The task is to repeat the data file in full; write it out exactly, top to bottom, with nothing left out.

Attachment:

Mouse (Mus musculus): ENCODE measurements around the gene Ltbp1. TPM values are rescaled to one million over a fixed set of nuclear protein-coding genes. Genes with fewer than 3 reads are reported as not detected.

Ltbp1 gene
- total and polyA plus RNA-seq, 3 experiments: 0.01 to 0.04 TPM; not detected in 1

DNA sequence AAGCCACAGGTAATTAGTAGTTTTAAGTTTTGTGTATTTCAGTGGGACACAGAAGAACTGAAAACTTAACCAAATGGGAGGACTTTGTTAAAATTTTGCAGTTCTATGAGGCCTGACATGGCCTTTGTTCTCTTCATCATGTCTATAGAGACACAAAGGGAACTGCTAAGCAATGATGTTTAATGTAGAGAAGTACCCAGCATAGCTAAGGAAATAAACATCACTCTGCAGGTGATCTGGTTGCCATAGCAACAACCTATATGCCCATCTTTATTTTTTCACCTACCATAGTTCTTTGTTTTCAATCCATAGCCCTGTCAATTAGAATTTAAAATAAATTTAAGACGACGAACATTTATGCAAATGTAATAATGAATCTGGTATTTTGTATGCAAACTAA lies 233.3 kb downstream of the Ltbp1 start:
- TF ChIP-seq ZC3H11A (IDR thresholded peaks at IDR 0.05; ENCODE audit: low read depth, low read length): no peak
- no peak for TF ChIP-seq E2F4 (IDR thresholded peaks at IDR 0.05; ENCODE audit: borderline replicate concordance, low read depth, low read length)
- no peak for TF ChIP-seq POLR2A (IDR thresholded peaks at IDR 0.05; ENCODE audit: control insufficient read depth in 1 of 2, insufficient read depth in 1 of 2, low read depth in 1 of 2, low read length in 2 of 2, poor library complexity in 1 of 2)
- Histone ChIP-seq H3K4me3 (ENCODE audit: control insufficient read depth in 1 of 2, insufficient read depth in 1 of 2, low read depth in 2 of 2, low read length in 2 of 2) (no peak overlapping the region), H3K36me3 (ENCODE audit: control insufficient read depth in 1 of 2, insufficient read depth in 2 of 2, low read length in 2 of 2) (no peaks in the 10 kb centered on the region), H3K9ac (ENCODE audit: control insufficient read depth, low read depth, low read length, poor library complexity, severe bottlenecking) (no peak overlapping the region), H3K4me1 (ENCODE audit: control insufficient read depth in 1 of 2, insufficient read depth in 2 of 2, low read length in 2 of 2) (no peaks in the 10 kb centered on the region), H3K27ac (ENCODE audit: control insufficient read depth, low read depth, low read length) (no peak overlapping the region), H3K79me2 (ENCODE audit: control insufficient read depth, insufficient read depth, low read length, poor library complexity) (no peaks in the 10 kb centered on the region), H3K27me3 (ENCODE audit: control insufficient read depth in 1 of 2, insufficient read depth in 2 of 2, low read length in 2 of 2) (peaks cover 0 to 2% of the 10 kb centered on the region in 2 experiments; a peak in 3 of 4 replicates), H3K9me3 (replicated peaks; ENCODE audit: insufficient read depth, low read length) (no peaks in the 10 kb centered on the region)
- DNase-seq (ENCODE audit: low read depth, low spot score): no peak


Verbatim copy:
Mouse (Mus musculus): ENCODE measurements around the gene Ltbp1. TPM values are rescaled to one million over a fixed set of nuclear protein-coding genes. Genes with fewer than 3 reads are reported as not detected.

Ltbp1 gene
- total and polyA plus RNA-seq, 3 experiments: 0.01 to 0.04 TPM; not detected in 1

DNA sequence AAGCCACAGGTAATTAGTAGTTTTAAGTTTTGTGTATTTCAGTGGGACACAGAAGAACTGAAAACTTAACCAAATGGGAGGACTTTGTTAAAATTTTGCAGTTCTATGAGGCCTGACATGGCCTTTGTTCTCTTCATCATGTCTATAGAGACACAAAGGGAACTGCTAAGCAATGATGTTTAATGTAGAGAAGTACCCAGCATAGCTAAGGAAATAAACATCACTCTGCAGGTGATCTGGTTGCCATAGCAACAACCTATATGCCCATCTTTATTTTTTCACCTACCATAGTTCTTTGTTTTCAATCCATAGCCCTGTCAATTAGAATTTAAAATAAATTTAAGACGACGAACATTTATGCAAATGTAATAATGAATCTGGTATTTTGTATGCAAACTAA lies 233.3 kb downstream of the Ltbp1 start:
- TF ChIP-seq ZC3H11A (IDR thresholded peaks at IDR 0.05; ENCODE audit: low read depth, low read length): no peak
- no peak for TF ChIP-seq E2F4 (IDR thresholded peaks at IDR 0.05; ENCODE audit: borderline replicate concordance, low read depth, low read length)
- no peak for TF ChIP-seq POLR2A (IDR thresholded peaks at IDR 0.05; ENCODE audit: control insufficient read depth in 1 of 2, insufficient read depth in 1 of 2, low read depth in 1 of 2, low read length in 2 of 2, poor library complexity in 1 of 2)
- Histone ChIP-seq H3K4me3 (ENCODE audit: control insufficient read depth in 1 of 2, insufficient read depth in 1 of 2, low read depth in 2 of 2, low read length in 2 of 2) (no peak overlapping the region), H3K36me3 (ENCODE audit: control insufficient read depth in 1 of 2, insufficient read depth in 2 of 2, low read length in 2 of 2) (no peaks in the 10 kb centered on the region), H3K9ac (ENCODE audit: control insufficient read depth, low read depth, low read length, poor library complexity, severe bottlenecking) (no peak overlapping the region), H3K4me1 (ENCODE audit: control insufficient read depth in 1 of 2, insufficient read depth in 2 of 2, low read length in 2 of 2) (no peaks in the 10 kb centered on the region), H3K27ac (ENCODE audit: control insufficient read depth, low read depth, low read length) (no peak overlapping the region), H3K79me2 (ENCODE audit: control insufficient read depth, insufficient read depth, low read length, poor library complexity) (no peaks in the 10 kb centered on the region), H3K27me3 (ENCODE audit: control insufficient read depth in 1 of 2, insufficient read depth in 2 of 2, low read length in 2 of 2) (peaks cover 0 to 2% of the 10 kb centered on the region in 2 experiments; a peak in 3 of 4 replicates), H3K9me3 (replicated peaks; ENCODE audit: insufficient read depth, low read length) (no peaks in the 10 kb centered on the region)
- DNase-seq (ENCODE audit: low read depth, low spot score): no peak